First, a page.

In May 2010, Richard Burgess was arrested after walking into a Wallingford, Connecticut pool hall with a Glock 23 on his hip, even though the state of Connecticut does not bar the open carry of firearms.
The charges against him were dropped. Afterward, CT News Junkie reported Burgess filed suit against “the town, five members of the [police] department, and a bail bondsman who was at [the pool hall]… and called the police” on Burgess.
Since then, a Connecticut federal judge dismissed Burgess’s suit, and this month “the U.S. Court of Appeals for the Second Circuit” upheld the dismissal.
According to CTLawTribune.com, the Second Circuit ruled that police officers “had governmental immunity from such claims.”
The lawyer for the town of Wallingford reacted by expressing his approval of the court’s willingness to support police in making arrests even where no law is broken:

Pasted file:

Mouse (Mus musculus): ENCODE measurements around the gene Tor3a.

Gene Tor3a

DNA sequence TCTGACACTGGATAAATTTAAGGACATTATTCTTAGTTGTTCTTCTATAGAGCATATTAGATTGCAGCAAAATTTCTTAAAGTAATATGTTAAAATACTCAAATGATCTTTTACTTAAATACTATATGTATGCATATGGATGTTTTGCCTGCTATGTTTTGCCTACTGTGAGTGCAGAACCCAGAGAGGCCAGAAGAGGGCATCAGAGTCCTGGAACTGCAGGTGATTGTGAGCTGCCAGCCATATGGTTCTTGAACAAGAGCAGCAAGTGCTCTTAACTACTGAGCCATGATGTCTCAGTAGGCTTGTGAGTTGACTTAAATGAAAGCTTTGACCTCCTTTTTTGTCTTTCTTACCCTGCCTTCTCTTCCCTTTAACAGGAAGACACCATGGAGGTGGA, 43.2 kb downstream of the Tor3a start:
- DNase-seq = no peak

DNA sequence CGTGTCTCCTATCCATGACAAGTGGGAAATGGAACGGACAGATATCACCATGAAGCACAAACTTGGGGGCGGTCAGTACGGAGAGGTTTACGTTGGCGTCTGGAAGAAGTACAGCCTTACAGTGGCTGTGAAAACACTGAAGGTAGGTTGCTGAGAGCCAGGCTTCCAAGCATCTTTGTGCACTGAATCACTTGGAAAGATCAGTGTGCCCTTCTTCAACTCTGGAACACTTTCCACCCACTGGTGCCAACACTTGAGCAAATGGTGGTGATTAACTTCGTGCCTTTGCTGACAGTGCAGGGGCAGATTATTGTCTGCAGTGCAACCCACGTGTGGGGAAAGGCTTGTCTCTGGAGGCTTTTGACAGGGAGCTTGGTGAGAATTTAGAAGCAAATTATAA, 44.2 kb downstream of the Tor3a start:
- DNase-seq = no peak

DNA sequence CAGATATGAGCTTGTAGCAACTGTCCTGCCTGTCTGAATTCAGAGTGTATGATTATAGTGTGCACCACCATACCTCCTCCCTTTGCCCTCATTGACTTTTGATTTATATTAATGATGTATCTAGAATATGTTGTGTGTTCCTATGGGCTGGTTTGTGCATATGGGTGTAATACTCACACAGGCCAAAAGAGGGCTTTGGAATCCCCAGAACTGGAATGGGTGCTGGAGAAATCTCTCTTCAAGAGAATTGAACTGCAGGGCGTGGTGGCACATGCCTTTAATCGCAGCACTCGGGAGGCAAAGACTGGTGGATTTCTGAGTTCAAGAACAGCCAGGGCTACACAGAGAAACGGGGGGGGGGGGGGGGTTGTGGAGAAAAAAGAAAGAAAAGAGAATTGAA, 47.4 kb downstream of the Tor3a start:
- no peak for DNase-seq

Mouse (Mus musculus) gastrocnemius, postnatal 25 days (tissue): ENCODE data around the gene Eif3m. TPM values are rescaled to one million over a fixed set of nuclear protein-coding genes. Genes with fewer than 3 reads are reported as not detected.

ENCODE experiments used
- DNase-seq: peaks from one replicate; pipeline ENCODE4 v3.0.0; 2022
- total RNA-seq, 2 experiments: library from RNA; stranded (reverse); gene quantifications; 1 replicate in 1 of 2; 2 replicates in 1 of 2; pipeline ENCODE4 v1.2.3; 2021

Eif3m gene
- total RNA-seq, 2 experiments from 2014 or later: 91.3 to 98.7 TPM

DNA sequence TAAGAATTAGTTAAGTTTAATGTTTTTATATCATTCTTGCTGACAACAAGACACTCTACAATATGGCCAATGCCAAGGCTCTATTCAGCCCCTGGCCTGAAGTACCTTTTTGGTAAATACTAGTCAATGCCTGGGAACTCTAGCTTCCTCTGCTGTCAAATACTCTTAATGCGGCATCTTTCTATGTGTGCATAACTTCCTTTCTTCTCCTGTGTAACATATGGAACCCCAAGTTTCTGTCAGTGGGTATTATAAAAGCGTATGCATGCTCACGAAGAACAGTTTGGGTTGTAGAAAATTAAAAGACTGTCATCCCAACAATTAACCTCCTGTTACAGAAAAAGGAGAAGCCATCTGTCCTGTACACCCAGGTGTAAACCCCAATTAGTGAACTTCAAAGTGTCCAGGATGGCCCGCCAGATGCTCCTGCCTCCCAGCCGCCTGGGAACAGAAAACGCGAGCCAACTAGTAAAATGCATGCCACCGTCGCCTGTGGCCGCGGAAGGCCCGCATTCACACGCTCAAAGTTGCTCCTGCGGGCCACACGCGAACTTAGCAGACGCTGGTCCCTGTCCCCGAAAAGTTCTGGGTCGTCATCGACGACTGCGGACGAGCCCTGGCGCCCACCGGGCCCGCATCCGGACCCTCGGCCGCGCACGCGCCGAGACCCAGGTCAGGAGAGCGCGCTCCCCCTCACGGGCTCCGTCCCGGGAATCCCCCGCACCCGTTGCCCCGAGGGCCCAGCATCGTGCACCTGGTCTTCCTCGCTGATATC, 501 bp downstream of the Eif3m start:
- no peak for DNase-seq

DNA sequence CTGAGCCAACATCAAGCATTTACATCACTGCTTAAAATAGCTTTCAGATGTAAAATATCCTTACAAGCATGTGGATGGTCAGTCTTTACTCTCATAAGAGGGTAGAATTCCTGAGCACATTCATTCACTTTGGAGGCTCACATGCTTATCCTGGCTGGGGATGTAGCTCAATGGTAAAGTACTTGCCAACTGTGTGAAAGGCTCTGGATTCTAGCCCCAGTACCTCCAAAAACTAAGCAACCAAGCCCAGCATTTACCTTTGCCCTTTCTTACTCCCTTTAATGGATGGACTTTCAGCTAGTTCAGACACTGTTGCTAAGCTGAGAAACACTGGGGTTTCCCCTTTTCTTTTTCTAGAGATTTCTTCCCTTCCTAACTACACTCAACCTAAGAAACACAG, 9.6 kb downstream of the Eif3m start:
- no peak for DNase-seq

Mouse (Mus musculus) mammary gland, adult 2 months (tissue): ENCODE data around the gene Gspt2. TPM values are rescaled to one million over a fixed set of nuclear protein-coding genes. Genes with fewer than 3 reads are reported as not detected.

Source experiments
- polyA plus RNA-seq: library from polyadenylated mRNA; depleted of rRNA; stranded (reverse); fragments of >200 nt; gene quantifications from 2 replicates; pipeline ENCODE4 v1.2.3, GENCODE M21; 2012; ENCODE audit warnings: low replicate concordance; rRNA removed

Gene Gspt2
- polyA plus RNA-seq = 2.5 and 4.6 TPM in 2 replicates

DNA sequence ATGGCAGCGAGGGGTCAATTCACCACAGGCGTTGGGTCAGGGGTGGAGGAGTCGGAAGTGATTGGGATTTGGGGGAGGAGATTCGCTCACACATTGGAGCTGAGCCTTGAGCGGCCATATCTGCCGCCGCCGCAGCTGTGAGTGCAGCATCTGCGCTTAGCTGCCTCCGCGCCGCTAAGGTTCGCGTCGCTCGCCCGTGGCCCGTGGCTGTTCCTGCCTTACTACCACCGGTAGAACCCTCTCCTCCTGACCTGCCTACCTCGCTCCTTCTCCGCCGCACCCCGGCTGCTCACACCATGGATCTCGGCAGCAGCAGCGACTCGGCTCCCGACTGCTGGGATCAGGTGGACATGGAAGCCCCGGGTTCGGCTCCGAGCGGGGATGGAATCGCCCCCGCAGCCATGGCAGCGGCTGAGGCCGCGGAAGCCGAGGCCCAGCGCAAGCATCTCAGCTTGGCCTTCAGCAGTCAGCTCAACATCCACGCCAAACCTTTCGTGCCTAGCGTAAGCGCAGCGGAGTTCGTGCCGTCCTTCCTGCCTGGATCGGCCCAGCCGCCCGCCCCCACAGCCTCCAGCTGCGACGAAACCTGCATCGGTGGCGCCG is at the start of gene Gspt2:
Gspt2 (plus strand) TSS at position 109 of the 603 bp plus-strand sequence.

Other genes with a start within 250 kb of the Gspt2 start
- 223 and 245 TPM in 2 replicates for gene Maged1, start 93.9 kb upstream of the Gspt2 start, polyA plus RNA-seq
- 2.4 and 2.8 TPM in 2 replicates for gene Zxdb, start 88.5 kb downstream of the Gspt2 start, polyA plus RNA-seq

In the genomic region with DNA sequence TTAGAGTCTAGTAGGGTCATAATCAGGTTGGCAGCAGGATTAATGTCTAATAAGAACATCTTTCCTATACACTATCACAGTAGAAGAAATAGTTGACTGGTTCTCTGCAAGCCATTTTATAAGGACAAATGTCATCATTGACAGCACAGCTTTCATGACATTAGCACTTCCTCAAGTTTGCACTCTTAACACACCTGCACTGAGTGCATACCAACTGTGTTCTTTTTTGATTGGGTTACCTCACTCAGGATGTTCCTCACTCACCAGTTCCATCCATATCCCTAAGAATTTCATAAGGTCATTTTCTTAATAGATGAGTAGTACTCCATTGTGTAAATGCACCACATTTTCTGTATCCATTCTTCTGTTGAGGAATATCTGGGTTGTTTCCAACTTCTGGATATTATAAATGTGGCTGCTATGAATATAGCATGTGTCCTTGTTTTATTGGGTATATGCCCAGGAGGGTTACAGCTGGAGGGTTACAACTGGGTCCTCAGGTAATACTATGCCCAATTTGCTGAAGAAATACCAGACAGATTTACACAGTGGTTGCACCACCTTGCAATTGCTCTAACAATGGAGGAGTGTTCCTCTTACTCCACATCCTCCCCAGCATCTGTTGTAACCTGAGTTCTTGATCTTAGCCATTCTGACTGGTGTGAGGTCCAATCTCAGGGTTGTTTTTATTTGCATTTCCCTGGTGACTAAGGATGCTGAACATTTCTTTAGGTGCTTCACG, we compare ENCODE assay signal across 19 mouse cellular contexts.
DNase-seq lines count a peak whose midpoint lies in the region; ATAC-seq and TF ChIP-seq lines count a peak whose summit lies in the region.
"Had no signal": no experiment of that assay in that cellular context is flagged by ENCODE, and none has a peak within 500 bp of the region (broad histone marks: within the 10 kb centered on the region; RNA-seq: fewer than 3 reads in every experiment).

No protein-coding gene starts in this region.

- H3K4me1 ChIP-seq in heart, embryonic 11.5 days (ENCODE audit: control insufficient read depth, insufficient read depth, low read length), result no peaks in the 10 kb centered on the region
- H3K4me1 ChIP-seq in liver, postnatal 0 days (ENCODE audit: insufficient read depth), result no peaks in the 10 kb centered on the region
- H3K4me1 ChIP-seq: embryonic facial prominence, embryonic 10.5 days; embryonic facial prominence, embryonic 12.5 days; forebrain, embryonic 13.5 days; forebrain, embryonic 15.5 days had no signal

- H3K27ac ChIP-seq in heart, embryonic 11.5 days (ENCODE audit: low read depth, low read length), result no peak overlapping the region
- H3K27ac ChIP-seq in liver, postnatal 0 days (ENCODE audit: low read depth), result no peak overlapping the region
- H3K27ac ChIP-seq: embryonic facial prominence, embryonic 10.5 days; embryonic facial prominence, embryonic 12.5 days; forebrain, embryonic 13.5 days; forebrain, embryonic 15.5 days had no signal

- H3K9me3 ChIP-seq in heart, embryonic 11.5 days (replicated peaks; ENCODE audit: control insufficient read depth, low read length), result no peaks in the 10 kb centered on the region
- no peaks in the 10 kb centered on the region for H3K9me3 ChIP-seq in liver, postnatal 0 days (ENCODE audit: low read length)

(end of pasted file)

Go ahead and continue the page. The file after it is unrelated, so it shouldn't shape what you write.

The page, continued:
In this day and age people do get worried when they don’t know what someone else’s intentions are… To me it signals that at least in our jurisdiction the courts are willing to support the police who make breach of peach or disorderly conduct arrests when a member of the public becomes alarmed at the sight of another person openly carrying a firearm.
Burgess’ lawyer Rachel Baird does not agree. She said, “Legal conduct cannot be established by what people are alarmed or annoyed by. What you basically have in Connecticut is something that’s legal and not prohibited, but it is prohibited by the courts.”
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